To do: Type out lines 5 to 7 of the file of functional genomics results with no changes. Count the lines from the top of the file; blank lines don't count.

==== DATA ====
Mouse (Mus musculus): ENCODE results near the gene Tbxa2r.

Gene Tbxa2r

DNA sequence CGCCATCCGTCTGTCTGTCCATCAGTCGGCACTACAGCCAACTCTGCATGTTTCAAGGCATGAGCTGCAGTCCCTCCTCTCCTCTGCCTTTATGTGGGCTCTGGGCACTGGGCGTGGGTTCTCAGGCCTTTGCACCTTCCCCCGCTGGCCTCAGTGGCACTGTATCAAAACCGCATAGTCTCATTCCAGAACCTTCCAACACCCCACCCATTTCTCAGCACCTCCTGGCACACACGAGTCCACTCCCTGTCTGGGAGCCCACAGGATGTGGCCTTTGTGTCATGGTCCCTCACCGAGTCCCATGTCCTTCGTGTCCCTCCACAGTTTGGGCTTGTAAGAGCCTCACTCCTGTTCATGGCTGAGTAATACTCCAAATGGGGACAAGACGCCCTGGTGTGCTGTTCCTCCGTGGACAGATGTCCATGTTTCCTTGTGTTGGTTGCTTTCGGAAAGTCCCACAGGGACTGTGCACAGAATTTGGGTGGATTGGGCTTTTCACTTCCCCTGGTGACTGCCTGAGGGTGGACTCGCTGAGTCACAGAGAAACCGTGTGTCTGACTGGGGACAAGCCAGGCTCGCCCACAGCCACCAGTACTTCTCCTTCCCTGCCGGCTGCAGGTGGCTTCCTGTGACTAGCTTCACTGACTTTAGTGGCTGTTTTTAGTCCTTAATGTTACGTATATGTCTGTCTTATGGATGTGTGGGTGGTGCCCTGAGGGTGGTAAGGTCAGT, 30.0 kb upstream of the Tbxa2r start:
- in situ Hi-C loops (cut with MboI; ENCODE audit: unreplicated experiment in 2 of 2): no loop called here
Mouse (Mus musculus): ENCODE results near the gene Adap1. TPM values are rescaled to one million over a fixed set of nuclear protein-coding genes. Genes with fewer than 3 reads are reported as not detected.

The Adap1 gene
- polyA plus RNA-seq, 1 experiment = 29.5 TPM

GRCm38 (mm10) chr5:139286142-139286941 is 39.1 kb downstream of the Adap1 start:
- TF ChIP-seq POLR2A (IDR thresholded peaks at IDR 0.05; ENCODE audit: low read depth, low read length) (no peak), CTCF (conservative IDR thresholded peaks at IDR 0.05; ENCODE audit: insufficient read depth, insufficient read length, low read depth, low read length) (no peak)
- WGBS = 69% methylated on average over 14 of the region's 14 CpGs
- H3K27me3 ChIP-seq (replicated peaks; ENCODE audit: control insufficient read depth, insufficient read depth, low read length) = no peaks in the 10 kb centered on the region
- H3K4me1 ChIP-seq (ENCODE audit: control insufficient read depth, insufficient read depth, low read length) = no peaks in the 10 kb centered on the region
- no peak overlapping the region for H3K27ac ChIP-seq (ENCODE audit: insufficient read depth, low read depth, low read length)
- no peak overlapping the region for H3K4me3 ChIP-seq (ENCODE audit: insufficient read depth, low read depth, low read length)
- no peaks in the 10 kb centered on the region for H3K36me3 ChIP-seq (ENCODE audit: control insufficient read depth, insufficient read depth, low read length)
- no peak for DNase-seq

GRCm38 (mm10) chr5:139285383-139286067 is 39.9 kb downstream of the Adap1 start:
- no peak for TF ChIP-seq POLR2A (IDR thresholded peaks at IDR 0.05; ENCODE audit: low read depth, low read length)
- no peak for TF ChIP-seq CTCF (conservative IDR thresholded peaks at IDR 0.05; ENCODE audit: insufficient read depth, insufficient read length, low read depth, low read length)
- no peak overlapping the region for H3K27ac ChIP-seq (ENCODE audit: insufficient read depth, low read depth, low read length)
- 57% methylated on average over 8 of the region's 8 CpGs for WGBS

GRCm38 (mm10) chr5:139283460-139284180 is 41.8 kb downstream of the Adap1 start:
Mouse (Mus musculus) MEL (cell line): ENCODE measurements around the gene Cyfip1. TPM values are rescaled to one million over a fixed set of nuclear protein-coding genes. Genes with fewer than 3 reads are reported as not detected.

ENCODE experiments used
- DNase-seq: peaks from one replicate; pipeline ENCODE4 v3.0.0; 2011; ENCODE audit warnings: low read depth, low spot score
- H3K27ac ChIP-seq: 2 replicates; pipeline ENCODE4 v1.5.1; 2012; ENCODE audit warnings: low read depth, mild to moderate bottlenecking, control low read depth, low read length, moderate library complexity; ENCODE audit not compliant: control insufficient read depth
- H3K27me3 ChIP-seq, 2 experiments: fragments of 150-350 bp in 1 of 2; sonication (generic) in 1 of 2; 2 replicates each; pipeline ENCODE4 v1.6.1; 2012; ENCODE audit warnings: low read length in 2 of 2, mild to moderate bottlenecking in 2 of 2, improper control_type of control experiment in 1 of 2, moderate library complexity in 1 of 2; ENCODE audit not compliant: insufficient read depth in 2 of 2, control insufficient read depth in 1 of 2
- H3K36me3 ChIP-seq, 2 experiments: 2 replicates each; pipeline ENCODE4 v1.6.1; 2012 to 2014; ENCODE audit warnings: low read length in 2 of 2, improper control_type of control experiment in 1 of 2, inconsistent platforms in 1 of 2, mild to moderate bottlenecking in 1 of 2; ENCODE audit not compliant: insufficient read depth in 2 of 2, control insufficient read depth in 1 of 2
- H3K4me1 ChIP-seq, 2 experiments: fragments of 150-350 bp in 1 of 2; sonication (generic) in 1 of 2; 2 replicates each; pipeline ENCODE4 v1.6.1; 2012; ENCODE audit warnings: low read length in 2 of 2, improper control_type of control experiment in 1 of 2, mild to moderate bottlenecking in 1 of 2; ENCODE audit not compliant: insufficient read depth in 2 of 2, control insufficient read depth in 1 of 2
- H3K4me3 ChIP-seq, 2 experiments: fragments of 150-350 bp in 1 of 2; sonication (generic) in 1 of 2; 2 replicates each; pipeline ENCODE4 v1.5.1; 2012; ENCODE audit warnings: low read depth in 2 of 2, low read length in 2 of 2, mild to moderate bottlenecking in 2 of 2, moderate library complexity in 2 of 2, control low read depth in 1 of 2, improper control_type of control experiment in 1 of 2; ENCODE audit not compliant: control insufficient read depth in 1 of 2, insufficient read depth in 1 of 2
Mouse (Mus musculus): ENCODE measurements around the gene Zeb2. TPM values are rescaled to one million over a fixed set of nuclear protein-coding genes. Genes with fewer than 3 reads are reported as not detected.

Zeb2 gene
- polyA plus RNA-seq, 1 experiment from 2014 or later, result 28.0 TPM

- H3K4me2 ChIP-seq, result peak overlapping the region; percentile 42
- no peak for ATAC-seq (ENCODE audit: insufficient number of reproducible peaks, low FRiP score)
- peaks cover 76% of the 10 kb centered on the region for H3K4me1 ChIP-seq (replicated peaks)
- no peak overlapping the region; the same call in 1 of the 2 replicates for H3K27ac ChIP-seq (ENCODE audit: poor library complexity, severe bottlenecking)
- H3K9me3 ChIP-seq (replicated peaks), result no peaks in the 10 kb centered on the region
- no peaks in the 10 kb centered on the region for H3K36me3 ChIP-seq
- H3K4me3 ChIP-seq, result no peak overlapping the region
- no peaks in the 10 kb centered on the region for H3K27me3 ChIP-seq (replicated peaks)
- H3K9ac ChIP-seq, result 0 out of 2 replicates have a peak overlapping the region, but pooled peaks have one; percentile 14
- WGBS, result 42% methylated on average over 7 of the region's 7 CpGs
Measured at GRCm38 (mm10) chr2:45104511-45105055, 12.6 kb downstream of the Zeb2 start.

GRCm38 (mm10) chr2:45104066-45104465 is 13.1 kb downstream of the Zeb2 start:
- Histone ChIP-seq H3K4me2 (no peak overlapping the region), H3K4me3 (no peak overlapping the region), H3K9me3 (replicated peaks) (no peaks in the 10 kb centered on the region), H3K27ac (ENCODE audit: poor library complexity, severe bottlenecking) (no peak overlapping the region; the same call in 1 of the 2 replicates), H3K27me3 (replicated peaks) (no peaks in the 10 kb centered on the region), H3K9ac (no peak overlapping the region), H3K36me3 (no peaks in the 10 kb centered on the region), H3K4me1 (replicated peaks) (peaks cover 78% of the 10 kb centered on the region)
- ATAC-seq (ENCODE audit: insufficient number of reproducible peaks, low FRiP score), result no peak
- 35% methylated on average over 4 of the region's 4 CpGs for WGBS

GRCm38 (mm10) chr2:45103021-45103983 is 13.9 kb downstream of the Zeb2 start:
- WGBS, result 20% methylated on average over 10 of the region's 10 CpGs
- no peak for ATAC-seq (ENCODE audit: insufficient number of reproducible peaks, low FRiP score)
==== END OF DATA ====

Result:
Mouse (Mus musculus): ENCODE results near the gene Adap1. TPM values are rescaled to one million over a fixed set of nuclear protein-coding genes. Genes with fewer than 3 reads are reported as not detected.

The Adap1 gene
- polyA plus RNA-seq, 1 experiment = 29.5 TPM